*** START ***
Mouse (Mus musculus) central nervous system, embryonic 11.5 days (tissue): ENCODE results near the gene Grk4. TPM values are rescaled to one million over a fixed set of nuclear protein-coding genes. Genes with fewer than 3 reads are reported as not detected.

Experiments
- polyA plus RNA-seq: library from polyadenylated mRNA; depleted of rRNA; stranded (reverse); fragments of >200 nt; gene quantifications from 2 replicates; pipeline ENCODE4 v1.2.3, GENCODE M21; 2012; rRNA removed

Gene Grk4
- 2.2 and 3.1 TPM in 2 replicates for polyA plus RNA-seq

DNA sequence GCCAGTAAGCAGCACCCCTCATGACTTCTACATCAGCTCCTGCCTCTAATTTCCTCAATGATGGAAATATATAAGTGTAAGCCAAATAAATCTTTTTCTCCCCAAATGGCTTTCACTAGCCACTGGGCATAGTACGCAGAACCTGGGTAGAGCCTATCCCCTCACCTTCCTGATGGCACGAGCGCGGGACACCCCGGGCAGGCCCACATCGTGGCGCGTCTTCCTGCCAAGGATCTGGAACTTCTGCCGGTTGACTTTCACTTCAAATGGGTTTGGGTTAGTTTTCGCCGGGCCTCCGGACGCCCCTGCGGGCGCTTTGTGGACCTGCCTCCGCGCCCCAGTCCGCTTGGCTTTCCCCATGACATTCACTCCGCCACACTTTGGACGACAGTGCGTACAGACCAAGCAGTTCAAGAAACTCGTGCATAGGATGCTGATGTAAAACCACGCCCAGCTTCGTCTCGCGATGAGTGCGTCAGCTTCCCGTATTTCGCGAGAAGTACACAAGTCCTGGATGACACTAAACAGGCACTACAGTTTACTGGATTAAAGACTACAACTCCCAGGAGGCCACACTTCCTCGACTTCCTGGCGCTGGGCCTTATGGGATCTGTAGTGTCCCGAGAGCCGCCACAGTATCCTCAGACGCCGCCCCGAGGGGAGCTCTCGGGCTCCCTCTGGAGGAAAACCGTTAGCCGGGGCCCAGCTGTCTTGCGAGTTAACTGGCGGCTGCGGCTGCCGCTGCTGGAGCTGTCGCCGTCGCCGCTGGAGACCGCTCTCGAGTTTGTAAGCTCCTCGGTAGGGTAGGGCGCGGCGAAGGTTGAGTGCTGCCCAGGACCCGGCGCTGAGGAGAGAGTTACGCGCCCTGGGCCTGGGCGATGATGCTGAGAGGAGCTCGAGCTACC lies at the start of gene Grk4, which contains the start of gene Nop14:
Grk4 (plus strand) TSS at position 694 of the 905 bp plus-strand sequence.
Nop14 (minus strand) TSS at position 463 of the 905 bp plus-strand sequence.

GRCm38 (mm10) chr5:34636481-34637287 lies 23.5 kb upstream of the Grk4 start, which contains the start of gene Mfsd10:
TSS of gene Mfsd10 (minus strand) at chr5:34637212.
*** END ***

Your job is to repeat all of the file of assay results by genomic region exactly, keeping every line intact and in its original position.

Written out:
Mouse (Mus musculus) central nervous system, embryonic 11.5 days (tissue): ENCODE results near the gene Grk4. TPM values are rescaled to one million over a fixed set of nuclear protein-coding genes. Genes with fewer than 3 reads are reported as not detected.

Experiments
- polyA plus RNA-seq: library from polyadenylated mRNA; depleted of rRNA; stranded (reverse); fragments of >200 nt; gene quantifications from 2 replicates; pipeline ENCODE4 v1.2.3, GENCODE M21; 2012; rRNA removed

Gene Grk4
- 2.2 and 3.1 TPM in 2 replicates for polyA plus RNA-seq

DNA sequence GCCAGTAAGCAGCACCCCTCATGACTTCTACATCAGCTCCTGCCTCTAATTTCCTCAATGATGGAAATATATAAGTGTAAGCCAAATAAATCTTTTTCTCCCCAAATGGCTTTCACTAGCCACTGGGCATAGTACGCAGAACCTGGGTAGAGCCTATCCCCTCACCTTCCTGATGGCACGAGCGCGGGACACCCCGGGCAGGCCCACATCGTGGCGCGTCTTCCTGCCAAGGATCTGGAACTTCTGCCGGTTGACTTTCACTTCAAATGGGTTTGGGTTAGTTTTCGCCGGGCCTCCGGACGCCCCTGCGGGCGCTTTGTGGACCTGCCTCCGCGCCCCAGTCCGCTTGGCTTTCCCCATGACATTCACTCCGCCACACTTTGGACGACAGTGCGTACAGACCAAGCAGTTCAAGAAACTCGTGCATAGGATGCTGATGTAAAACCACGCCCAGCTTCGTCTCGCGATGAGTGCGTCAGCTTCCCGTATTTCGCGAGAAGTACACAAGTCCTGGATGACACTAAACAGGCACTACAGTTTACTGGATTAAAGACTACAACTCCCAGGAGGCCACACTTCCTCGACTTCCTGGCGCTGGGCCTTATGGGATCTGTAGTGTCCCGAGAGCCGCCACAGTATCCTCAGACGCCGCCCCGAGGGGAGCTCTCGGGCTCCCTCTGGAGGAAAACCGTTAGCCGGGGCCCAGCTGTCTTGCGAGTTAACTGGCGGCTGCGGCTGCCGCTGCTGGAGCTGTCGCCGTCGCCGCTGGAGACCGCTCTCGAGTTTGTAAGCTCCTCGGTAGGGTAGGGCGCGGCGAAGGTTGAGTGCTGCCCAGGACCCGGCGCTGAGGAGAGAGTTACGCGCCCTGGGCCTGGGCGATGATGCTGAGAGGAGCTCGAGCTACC lies at the start of gene Grk4, which contains the start of gene Nop14:
Grk4 (plus strand) TSS at position 694 of the 905 bp plus-strand sequence.
Nop14 (minus strand) TSS at position 463 of the 905 bp plus-strand sequence.

GRCm38 (mm10) chr5:34636481-34637287 lies 23.5 kb upstream of the Grk4 start, which contains the start of gene Mfsd10:
TSS of gene Mfsd10 (minus strand) at chr5:34637212.